As Jalopnik’s resident car buying expert and professional car shopper, I get emails. Lots of emails. I’ve to help out. This week, we discuss used cars that were sold at an auction, price changes based on credit score, and the dilemma between a generous buyback or keeping the car you love. This is one of those common misconceptions that persist. Just because a car was sold at an auction does not mean it is problematic. In fact, the vast majority of used cars move through auctions at least once.
There are several reasons why a dealer would have a car then send it to the auctions. Often, dealers will send out inexpensive cars to auctions rather than take up space on their lot that could have been occupied with a more attractive sale. Sometimes, good cars sit for a while, and rather than continue to pay for that car to be in the inventory, dealers will take their chances with an auction sale. Local markets and vehicle popularity have a lot to do with which cars will sell fast and which cars may move through the auction channels. In fact, many of your manufacturer-certified pre-owned cars have been sold at auction at some point in time.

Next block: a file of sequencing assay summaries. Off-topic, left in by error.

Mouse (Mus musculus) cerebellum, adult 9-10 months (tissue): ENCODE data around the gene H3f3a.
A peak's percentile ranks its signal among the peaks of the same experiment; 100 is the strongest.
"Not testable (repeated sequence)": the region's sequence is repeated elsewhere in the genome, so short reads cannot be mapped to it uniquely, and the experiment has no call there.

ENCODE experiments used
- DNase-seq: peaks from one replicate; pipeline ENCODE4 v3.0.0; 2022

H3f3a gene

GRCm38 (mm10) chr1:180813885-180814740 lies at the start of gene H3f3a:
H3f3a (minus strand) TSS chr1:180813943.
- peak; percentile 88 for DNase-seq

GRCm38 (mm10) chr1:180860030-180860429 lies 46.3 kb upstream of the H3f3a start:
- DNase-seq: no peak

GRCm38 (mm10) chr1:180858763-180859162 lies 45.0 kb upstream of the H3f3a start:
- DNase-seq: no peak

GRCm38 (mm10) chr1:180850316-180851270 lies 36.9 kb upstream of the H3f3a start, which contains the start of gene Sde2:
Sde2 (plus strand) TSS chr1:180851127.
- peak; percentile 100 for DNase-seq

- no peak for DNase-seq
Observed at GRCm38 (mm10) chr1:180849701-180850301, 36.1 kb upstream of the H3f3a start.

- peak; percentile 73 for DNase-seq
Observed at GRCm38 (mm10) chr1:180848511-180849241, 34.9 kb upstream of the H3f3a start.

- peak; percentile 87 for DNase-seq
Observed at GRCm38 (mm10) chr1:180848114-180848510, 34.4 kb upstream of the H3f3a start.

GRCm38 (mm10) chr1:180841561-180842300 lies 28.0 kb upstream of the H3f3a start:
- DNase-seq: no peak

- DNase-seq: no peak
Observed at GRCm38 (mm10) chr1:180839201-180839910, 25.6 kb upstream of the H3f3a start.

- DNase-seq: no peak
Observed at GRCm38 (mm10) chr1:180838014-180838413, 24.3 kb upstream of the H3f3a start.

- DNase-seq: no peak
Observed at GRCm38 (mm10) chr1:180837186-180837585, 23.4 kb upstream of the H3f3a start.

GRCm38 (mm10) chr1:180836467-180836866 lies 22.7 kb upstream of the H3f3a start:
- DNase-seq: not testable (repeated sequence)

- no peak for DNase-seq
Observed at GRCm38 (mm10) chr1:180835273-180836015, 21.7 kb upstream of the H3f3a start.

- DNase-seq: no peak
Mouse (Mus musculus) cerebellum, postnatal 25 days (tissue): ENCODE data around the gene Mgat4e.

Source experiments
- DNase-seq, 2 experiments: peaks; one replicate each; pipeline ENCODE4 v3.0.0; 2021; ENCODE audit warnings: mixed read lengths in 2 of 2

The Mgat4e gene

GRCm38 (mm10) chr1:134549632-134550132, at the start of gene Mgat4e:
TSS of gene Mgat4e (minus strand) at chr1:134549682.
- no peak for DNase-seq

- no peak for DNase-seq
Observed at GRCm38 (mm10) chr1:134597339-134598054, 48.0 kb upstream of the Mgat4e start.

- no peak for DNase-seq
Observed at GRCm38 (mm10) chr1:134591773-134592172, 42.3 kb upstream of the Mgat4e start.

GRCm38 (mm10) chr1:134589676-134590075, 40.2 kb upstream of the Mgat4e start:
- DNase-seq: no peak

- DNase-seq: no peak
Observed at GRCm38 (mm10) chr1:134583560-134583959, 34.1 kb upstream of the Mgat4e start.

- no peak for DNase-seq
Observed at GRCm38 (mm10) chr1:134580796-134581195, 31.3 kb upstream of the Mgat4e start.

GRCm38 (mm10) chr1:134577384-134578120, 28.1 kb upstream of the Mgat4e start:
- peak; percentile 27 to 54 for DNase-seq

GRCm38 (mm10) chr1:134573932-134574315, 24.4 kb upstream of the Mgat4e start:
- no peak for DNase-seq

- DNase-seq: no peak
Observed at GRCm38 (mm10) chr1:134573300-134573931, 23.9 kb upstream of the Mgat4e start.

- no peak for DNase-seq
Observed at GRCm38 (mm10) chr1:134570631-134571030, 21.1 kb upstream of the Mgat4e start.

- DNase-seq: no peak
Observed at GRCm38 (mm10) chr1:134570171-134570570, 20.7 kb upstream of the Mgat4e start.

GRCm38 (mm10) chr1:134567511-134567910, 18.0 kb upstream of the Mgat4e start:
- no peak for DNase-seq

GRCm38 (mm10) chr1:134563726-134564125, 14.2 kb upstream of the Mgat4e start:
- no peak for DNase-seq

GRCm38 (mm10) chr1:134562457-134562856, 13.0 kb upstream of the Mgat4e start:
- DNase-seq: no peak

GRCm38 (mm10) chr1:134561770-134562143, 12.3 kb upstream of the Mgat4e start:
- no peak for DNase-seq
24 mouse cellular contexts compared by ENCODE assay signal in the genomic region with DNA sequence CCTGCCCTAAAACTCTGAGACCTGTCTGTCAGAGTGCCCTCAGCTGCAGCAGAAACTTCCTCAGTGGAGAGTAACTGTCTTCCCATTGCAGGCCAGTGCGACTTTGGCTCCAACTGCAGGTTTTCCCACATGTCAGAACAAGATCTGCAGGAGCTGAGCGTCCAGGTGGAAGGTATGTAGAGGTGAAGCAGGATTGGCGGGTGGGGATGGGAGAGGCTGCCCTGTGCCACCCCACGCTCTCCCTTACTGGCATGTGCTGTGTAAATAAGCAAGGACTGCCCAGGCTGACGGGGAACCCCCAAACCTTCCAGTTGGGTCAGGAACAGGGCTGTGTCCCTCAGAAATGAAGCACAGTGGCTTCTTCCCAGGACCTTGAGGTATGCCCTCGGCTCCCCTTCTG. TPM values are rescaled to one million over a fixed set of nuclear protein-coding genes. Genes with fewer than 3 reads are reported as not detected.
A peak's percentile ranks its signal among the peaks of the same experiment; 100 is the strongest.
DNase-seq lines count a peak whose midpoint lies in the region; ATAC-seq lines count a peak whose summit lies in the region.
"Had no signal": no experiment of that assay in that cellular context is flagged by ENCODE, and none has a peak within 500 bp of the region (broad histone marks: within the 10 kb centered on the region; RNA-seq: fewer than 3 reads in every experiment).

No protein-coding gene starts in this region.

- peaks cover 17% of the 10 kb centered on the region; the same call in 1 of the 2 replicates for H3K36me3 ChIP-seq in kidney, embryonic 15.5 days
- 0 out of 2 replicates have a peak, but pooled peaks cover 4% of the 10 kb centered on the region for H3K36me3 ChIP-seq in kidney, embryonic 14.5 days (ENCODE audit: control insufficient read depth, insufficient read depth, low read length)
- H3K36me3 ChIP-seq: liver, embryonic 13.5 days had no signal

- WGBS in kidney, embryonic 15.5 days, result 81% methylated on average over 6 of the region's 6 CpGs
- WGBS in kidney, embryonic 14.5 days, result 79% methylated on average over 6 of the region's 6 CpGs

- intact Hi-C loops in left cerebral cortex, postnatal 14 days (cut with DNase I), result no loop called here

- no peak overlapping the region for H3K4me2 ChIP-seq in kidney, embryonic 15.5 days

I would not stress about a car being sold at auction once. That being said, if you see a car with several auction sales, that could be a red flag. I was recently shopping for a used M3, and there was a car in the Maryland area being sold at an independent used car lot that did not seem to be the most legit operation.
On the CarFax that M3 was taken in by two of the local BMW dealers then almost immediately tossed to the auctions and had three auction sales on the history. A well-sorted E92 M3 is a desirable car, but one that beat on will have a hard time finding the right buyer. Reading between the lines seemed like both BMW dealers found something troubling about the car and decided to cut it loose.